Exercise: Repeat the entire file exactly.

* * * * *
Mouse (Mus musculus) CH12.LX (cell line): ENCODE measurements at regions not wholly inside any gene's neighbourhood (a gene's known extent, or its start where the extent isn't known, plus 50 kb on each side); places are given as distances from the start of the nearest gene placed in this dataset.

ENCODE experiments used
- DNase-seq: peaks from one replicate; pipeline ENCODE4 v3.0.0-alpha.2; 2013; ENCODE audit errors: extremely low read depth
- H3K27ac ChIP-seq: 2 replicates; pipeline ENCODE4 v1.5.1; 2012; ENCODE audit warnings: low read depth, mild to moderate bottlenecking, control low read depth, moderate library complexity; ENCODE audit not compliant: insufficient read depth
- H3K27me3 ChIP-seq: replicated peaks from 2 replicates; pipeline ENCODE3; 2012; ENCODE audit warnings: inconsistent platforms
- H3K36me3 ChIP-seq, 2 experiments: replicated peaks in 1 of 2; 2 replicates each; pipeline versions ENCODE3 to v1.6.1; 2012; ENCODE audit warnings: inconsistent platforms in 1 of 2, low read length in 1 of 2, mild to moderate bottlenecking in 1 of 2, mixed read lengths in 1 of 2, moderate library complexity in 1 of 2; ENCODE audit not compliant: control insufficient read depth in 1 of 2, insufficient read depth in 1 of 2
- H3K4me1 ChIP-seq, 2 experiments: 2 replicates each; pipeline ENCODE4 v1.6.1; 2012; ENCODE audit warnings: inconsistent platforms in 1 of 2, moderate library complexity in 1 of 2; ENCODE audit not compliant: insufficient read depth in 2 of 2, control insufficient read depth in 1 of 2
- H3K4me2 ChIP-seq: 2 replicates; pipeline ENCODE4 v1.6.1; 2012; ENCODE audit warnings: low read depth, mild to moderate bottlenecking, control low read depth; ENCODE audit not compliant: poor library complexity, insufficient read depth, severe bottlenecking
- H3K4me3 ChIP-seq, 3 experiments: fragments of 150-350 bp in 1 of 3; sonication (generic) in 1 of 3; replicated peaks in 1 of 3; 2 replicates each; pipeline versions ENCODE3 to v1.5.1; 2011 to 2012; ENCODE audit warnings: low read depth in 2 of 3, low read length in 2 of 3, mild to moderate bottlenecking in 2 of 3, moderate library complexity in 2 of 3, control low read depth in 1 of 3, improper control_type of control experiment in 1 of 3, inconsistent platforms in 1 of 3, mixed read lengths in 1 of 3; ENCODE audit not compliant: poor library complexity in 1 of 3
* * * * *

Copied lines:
Mouse (Mus musculus) CH12.LX (cell line): ENCODE measurements at regions not wholly inside any gene's neighbourhood (a gene's known extent, or its start where the extent isn't known, plus 50 kb on each side); places are given as distances from the start of the nearest gene placed in this dataset.

ENCODE experiments used
- DNase-seq: peaks from one replicate; pipeline ENCODE4 v3.0.0-alpha.2; 2013; ENCODE audit errors: extremely low read depth
- H3K27ac ChIP-seq: 2 replicates; pipeline ENCODE4 v1.5.1; 2012; ENCODE audit warnings: low read depth, mild to moderate bottlenecking, control low read depth, moderate library complexity; ENCODE audit not compliant: insufficient read depth
- H3K27me3 ChIP-seq: replicated peaks from 2 replicates; pipeline ENCODE3; 2012; ENCODE audit warnings: inconsistent platforms
- H3K36me3 ChIP-seq, 2 experiments: replicated peaks in 1 of 2; 2 replicates each; pipeline versions ENCODE3 to v1.6.1; 2012; ENCODE audit warnings: inconsistent platforms in 1 of 2, low read length in 1 of 2, mild to moderate bottlenecking in 1 of 2, mixed read lengths in 1 of 2, moderate library complexity in 1 of 2; ENCODE audit not compliant: control insufficient read depth in 1 of 2, insufficient read depth in 1 of 2
- H3K4me1 ChIP-seq, 2 experiments: 2 replicates each; pipeline ENCODE4 v1.6.1; 2012; ENCODE audit warnings: inconsistent platforms in 1 of 2, moderate library complexity in 1 of 2; ENCODE audit not compliant: insufficient read depth in 2 of 2, control insufficient read depth in 1 of 2
- H3K4me2 ChIP-seq: 2 replicates; pipeline ENCODE4 v1.6.1; 2012; ENCODE audit warnings: low read depth, mild to moderate bottlenecking, control low read depth; ENCODE audit not compliant: poor library complexity, insufficient read depth, severe bottlenecking
- H3K4me3 ChIP-seq, 3 experiments: fragments of 150-350 bp in 1 of 3; sonication (generic) in 1 of 3; replicated peaks in 1 of 3; 2 replicates each; pipeline versions ENCODE3 to v1.5.1; 2011 to 2012; ENCODE audit warnings: low read depth in 2 of 3, low read length in 2 of 3, mild to moderate bottlenecking in 2 of 3, moderate library complexity in 2 of 3, control low read depth in 1 of 3, improper control_type of control experiment in 1 of 3, inconsistent platforms in 1 of 3, mixed read lengths in 1 of 3; ENCODE audit not compliant: poor library complexity in 1 of 3